The Silver Lining of China’s Lopsided Labor Market

With scores of recent graduates joining the ranks of Chinese youth competing for a limited number of jobs each year and their willingness to perform factory work diminishing, Bloomberg Businessweek reports on one surprising upside: a narrowing of income inequality:

Given the relative oversupply of college graduates and undersupply of lower-skilled workers in China, blue-collar wages have risen more quickly than white-collar wages for the past four years. Since 2009, professional wages have climbed 12 percent annually, on average. In the same period, average wages in manufacturing, agriculture, and construction have risen 14 percent annually.

The upshot? “All the data show households with humbler jobs and lower incomes enjoying faster income growth than those with fancier jobs and higher incomes,” observe Batson and Gatley. “China’s income inequality has been quietly getting better.” That doesn’t mean, however, that Chinese people perceive a leveling playing field. “Most Chinese people are not concerned about the Gini coefficient [measuring inequality], or the ratio between urban and rural incomes, but rather the gap between the people with connections and people without them.” And there’s no sign that the power of guanxi is waning in China. [Source]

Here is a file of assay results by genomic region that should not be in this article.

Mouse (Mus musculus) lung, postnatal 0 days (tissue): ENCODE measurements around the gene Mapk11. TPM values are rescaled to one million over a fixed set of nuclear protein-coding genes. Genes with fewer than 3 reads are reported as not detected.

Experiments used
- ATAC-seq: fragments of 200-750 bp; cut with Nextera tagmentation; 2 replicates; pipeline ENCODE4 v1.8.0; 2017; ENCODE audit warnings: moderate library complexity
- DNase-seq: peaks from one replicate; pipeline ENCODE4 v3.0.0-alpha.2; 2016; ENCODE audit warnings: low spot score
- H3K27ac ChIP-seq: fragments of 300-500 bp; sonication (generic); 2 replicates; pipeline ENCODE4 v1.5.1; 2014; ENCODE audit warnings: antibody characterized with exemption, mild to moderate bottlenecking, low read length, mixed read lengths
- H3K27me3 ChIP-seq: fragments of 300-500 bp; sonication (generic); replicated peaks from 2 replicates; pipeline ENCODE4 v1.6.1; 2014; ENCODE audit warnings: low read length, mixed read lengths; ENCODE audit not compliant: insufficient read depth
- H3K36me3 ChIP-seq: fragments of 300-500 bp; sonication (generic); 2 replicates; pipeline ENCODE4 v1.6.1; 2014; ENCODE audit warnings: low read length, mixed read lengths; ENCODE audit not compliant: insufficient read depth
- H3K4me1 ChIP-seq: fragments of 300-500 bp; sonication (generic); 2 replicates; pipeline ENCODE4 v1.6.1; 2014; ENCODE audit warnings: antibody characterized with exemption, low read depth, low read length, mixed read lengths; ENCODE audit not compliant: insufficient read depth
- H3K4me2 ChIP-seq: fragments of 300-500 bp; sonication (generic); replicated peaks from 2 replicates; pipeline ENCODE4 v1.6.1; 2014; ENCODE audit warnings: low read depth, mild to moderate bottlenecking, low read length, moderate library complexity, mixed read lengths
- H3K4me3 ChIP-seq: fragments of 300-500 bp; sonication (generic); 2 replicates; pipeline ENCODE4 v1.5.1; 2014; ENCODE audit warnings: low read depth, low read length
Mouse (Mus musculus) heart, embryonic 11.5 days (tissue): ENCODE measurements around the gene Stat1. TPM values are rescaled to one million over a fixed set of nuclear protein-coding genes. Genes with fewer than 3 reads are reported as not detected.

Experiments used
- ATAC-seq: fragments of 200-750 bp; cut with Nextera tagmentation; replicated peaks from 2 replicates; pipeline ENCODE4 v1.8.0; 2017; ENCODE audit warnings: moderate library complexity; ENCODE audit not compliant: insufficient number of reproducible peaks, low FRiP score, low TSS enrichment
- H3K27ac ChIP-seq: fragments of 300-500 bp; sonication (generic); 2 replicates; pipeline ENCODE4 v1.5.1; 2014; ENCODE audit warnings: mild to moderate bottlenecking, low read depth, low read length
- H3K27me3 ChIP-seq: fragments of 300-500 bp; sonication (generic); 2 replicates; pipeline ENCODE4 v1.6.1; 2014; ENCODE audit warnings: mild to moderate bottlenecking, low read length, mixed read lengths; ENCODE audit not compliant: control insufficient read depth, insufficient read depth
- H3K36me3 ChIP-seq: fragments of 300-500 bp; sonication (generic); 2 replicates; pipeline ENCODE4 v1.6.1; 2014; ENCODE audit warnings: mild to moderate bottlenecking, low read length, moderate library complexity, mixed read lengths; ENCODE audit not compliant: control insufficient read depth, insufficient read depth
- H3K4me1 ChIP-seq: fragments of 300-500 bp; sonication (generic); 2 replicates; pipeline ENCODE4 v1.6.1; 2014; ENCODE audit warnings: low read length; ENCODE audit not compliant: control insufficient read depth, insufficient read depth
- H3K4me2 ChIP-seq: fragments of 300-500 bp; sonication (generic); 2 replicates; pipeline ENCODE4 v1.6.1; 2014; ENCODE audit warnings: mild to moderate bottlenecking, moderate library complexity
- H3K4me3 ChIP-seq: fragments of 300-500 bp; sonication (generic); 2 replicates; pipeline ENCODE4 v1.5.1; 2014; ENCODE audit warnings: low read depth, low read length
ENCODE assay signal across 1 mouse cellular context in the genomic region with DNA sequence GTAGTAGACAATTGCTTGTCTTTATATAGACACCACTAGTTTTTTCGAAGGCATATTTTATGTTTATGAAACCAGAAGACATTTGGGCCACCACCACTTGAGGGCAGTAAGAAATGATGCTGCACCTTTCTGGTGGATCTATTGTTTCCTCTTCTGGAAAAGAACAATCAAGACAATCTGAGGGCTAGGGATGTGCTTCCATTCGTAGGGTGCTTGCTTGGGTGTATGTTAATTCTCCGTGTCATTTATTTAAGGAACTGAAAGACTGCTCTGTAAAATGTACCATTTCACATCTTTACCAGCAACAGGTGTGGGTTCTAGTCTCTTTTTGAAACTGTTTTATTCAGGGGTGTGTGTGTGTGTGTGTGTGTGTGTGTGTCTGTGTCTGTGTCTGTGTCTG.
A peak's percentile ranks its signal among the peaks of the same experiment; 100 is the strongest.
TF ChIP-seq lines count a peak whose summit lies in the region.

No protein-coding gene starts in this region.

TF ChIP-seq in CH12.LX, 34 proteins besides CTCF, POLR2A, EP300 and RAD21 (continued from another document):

Also see “How to Fix China’s Income Inequality,” or all prior CDT coverage of income inequality in China.